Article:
But going back one stage earlier in my life...it was weird to me when I moved from Minnesconsin to Oregon in '93, since there was a law that required any place that served alcohol of any sort to also serve hot food -- not just bar snacks. And there was some licensing difference between places serving only beer & wine and those serving spirits in addition to that. The former were pubs and brewpubs, the latter were bars and restaurants. I suppose it was all to protect the children...I understand that distinction in law has been dropped since my departure from OR in '04.
I guess none of that is necessarily "weird", rather, just different to each other.
It was an adjustment for us to see people drinking on the street without shame when we moved here. Also, a fest like the Altstadtfest in Nuremberg serving beer that wasn't fenced in and guarded by security or police, like in the US -- how do you avoid drunken fights breaking out? My wife was so embarrassed when I took a beer to-go from the Altstadtfest and walked with it to the train, until I pointed out that I wasn't the only one doing so. I think it's now verboten to bring your own beer on the train...anyone?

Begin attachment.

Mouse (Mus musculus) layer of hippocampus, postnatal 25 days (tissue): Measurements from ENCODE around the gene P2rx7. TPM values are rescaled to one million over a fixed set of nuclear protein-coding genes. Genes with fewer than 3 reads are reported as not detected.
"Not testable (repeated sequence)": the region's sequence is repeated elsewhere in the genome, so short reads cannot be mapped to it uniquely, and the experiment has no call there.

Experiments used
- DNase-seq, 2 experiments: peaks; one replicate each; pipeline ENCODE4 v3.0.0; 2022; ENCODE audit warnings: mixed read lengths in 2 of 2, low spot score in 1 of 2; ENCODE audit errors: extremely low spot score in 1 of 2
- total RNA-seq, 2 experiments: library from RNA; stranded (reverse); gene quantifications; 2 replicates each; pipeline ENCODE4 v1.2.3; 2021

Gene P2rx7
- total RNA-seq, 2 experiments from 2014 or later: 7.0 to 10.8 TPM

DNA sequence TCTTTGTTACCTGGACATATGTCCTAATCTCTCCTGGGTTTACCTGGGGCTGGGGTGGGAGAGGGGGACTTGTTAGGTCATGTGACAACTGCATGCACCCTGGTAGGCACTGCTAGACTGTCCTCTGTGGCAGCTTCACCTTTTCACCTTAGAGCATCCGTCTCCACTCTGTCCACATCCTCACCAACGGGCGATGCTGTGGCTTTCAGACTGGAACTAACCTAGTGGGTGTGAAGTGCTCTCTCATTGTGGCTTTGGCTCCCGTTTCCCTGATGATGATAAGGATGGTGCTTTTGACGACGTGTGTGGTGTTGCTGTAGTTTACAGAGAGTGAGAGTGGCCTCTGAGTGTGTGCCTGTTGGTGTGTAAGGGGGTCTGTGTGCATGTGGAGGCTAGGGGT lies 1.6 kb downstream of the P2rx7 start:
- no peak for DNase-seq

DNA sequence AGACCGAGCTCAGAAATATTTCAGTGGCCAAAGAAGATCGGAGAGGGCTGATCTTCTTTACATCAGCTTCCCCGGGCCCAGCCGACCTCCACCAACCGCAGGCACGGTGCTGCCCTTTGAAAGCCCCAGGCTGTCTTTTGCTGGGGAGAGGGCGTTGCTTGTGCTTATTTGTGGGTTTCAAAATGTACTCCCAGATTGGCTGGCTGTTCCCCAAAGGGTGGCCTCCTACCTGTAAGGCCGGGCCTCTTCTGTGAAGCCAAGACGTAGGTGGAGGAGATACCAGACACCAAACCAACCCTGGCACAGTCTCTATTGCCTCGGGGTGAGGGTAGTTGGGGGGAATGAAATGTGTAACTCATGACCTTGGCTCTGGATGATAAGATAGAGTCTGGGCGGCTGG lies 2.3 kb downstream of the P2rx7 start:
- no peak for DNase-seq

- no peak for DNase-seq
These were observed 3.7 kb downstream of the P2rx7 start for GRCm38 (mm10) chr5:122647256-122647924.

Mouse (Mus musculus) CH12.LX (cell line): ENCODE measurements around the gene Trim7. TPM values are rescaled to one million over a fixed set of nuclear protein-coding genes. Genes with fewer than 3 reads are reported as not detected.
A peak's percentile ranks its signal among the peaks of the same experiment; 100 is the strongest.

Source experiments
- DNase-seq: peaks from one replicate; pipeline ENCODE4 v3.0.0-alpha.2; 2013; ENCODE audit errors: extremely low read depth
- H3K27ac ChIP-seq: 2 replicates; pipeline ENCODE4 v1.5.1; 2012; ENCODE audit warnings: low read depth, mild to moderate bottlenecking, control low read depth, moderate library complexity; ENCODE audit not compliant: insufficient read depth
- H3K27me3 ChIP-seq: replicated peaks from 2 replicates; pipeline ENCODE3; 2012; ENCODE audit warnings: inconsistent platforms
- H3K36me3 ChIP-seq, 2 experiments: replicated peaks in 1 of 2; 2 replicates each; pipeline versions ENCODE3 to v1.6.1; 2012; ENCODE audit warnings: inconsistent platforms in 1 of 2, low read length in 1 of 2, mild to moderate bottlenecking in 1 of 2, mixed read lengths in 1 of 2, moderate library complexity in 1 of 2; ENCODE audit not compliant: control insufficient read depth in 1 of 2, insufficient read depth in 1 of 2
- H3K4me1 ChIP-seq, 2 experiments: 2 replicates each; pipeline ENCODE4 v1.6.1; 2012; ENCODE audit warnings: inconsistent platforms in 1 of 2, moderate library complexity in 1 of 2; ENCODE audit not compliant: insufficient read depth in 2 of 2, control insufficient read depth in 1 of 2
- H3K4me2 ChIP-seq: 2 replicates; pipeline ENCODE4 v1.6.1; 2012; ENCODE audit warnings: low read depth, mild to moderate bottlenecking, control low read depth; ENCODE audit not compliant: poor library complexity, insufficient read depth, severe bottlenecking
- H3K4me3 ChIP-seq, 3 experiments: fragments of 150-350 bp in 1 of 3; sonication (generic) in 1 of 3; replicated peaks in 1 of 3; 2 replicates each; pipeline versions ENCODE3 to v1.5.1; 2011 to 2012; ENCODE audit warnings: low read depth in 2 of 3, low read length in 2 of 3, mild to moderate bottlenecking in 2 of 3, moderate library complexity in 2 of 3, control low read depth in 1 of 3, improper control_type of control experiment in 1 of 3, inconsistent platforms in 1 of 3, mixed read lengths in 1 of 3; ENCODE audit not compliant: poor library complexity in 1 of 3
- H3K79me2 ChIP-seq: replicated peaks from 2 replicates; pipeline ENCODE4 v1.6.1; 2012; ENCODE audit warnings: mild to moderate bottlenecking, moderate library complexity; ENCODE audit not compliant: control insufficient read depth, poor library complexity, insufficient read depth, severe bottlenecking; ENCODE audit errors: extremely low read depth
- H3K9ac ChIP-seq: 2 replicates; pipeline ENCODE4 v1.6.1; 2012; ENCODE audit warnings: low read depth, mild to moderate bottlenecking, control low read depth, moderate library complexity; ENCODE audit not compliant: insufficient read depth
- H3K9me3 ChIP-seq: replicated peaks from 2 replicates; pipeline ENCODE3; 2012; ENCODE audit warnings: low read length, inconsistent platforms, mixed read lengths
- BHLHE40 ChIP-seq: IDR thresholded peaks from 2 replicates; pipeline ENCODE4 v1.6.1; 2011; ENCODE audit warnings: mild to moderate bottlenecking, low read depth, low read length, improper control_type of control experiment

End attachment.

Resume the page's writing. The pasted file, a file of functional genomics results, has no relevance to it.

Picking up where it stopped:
There's a LOT to be said for having three years of Kindergarten like they do here IMO. People learn to play nicely together. You can take the American out of America, but the America out of the American...not as easy.
As the Irish say, never eat on an empty stomach.
Or as the Japanese say....
No, let's not go there.